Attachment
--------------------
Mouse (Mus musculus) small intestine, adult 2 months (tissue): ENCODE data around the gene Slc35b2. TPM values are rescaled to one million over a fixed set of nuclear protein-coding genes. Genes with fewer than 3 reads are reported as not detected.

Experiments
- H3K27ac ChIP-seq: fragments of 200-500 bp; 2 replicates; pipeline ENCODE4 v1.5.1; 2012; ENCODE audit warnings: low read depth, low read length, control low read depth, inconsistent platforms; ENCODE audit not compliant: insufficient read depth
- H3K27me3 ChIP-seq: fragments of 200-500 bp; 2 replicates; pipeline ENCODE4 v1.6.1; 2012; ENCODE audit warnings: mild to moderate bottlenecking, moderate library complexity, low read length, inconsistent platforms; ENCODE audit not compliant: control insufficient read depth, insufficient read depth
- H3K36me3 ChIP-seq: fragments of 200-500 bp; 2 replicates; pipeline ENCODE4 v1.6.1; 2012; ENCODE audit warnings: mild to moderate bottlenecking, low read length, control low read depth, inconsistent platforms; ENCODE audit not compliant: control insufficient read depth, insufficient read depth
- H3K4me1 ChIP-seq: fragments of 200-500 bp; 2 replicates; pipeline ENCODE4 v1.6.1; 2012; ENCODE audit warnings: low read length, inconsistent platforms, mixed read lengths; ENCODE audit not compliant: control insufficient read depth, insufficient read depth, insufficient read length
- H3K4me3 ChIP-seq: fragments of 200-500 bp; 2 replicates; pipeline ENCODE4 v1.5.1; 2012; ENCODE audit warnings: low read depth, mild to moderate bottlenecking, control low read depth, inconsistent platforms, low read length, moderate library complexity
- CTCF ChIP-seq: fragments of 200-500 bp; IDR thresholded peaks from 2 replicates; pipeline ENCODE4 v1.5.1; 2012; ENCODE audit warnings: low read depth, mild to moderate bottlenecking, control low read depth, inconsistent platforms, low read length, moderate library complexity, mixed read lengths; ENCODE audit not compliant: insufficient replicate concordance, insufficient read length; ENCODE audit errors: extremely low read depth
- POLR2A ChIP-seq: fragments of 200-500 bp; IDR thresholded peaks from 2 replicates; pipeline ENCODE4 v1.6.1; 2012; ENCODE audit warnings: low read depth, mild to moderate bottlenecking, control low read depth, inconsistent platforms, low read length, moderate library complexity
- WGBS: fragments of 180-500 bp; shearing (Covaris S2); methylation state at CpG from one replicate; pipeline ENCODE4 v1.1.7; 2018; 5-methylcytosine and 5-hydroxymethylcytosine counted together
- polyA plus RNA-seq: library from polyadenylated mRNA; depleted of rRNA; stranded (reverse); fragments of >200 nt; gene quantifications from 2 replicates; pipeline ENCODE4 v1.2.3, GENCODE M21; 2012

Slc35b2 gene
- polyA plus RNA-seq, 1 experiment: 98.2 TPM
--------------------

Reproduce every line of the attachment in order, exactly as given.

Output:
Mouse (Mus musculus) small intestine, adult 2 months (tissue): ENCODE data around the gene Slc35b2. TPM values are rescaled to one million over a fixed set of nuclear protein-coding genes. Genes with fewer than 3 reads are reported as not detected.

Experiments
- H3K27ac ChIP-seq: fragments of 200-500 bp; 2 replicates; pipeline ENCODE4 v1.5.1; 2012; ENCODE audit warnings: low read depth, low read length, control low read depth, inconsistent platforms; ENCODE audit not compliant: insufficient read depth
- H3K27me3 ChIP-seq: fragments of 200-500 bp; 2 replicates; pipeline ENCODE4 v1.6.1; 2012; ENCODE audit warnings: mild to moderate bottlenecking, moderate library complexity, low read length, inconsistent platforms; ENCODE audit not compliant: control insufficient read depth, insufficient read depth
- H3K36me3 ChIP-seq: fragments of 200-500 bp; 2 replicates; pipeline ENCODE4 v1.6.1; 2012; ENCODE audit warnings: mild to moderate bottlenecking, low read length, control low read depth, inconsistent platforms; ENCODE audit not compliant: control insufficient read depth, insufficient read depth
- H3K4me1 ChIP-seq: fragments of 200-500 bp; 2 replicates; pipeline ENCODE4 v1.6.1; 2012; ENCODE audit warnings: low read length, inconsistent platforms, mixed read lengths; ENCODE audit not compliant: control insufficient read depth, insufficient read depth, insufficient read length
- H3K4me3 ChIP-seq: fragments of 200-500 bp; 2 replicates; pipeline ENCODE4 v1.5.1; 2012; ENCODE audit warnings: low read depth, mild to moderate bottlenecking, control low read depth, inconsistent platforms, low read length, moderate library complexity
- CTCF ChIP-seq: fragments of 200-500 bp; IDR thresholded peaks from 2 replicates; pipeline ENCODE4 v1.5.1; 2012; ENCODE audit warnings: low read depth, mild to moderate bottlenecking, control low read depth, inconsistent platforms, low read length, moderate library complexity, mixed read lengths; ENCODE audit not compliant: insufficient replicate concordance, insufficient read length; ENCODE audit errors: extremely low read depth
- POLR2A ChIP-seq: fragments of 200-500 bp; IDR thresholded peaks from 2 replicates; pipeline ENCODE4 v1.6.1; 2012; ENCODE audit warnings: low read depth, mild to moderate bottlenecking, control low read depth, inconsistent platforms, low read length, moderate library complexity
- WGBS: fragments of 180-500 bp; shearing (Covaris S2); methylation state at CpG from one replicate; pipeline ENCODE4 v1.1.7; 2018; 5-methylcytosine and 5-hydroxymethylcytosine counted together
- polyA plus RNA-seq: library from polyadenylated mRNA; depleted of rRNA; stranded (reverse); fragments of >200 nt; gene quantifications from 2 replicates; pipeline ENCODE4 v1.2.3, GENCODE M21; 2012

Slc35b2 gene
- polyA plus RNA-seq, 1 experiment: 98.2 TPM